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Two Days, One Night

Another one of these capitalist films – noticing a trend here? The demystification of wealth is one of the most interesting things happening culturally in the time we live, and this film is a brilliant examination of the consequences of capital and profit. When Sandra spends the weekend talking to her co-workers about the virtues of solidarity over self interest the reality at the heart of our collective anger at the 1% comes to the fore. Unless we are willing to accept less ourselves, then we have no business demanding it of others, no matter how much they have. It’s a brilliant film, ahead of all the others in its focus on the real perpetrators of wealth and status – ourselves.

(As I said in the footnote to Mommy, this films inability to make the short list, as well as Goodbye to Language, and others on this list, makes the American Academy Awards looks provincial.)


The Babadook

I can’t speak with any authority or eloquence about horror movies as it is a genre I have little interest in. However, when a horror film is so good it finds its way across my path, I tend to watch it. So I’ve seen Saw, and I’ve seen Blair Witch and Wolf Creek etc, as well as the classics of horror. However, The Babdook stands head and shoulders above almost all other horror movies in its incredible examination of the horror and abandonment we feel in tragic grief. I don’t encourage nationalism in myself as rule, but I confess to being very proud this is an Australian film and even more excited for Jennifer Kent.


Under the Skin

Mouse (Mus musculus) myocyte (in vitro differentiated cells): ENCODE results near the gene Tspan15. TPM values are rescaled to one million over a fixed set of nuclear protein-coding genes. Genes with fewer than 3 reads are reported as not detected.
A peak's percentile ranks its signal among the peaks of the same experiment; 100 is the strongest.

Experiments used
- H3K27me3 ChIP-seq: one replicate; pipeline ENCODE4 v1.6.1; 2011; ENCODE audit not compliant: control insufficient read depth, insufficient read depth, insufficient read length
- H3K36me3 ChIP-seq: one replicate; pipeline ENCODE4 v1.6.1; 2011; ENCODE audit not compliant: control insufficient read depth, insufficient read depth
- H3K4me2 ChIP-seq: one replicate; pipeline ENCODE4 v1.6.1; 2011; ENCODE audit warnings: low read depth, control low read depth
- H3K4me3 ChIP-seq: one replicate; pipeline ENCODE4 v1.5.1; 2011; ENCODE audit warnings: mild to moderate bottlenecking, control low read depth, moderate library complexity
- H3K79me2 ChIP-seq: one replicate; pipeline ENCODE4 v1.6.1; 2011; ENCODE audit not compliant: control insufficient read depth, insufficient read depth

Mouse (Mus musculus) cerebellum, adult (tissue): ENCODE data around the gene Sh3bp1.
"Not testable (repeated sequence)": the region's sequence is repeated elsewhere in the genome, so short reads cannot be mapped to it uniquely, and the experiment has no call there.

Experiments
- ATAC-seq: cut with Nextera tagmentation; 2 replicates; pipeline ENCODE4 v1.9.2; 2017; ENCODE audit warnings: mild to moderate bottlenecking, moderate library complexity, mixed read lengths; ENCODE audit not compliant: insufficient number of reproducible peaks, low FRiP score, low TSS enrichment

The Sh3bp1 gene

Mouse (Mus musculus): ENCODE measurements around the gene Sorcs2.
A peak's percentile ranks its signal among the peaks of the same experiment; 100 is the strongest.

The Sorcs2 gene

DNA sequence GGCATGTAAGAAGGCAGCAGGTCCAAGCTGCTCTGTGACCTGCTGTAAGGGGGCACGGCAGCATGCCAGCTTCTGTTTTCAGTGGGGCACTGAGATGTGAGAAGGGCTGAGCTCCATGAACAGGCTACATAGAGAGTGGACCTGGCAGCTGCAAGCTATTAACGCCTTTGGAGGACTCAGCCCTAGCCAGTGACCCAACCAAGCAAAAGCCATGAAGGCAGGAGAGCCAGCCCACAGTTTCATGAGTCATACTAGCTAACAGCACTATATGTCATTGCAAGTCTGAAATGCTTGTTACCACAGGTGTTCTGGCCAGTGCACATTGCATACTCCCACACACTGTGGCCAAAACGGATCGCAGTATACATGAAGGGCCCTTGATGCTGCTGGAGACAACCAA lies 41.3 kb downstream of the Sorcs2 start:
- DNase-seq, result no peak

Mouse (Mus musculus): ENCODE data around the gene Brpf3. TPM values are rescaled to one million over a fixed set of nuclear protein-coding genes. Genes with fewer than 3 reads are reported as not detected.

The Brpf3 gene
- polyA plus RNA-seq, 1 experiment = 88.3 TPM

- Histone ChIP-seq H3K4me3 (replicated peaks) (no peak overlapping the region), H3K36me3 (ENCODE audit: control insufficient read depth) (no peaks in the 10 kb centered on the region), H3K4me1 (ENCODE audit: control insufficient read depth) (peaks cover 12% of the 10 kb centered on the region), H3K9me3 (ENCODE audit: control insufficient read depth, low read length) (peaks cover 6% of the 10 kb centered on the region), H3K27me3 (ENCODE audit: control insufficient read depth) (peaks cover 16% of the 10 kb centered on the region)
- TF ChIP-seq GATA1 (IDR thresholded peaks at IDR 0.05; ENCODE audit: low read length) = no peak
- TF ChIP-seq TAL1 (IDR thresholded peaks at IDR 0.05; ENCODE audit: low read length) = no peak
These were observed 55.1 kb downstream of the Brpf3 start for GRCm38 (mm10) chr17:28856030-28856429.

Another film I loved because of the conversation it generated as much as anything else. I happen to already be a Jonathan Glazer fan, Sexy Beast being a chronically underrated film and one of the best gangster films around, I think. Birth was equally unappreciated, Glazer making special use of Camereon Bright’s unusual creepy looks as a child star. Under The Skin is more of the same from him for me, though he is getting better. The images in the film are striking, particularly those naked erections pointed directly at Scarlett Johansson that look so weak and vulnerable. A wonderfully interesting film.



My regular readers will know why I love this film, but of all the action/cartoon/comic and whatever type films that seem to so dominate our screens these days, this film by Robert Stromberg and Linda Woolverton is by far the best. Maleficent isn’t my usual style of film, but it was so beautiful and Angeline Jolie was so good, and it was so intimately connected with the female psyche that I have gone back to it and loved it up over and over many times.